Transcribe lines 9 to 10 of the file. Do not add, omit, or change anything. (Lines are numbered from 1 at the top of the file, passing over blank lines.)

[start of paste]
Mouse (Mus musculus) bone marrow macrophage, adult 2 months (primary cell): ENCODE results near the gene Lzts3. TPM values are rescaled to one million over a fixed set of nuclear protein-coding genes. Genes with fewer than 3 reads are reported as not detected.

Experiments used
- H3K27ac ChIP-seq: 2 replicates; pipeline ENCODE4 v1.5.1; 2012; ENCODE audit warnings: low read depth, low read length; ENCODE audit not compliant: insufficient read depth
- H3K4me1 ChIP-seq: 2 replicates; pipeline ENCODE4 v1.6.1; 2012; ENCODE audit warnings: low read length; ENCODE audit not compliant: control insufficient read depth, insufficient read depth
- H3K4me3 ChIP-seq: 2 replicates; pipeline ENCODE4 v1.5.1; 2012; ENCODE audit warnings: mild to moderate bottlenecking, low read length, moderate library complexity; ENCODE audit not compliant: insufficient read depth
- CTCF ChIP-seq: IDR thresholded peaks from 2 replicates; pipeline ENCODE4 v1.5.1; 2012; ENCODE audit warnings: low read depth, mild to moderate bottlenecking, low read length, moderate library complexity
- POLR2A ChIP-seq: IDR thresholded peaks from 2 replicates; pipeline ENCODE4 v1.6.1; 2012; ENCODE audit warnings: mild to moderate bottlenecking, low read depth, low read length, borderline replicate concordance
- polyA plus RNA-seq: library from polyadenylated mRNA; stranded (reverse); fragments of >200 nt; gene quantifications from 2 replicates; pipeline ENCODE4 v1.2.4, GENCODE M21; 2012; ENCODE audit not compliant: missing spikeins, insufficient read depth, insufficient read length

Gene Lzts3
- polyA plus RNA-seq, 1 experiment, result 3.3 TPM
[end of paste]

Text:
Gene Lzts3
- polyA plus RNA-seq, 1 experiment, result 3.3 TPM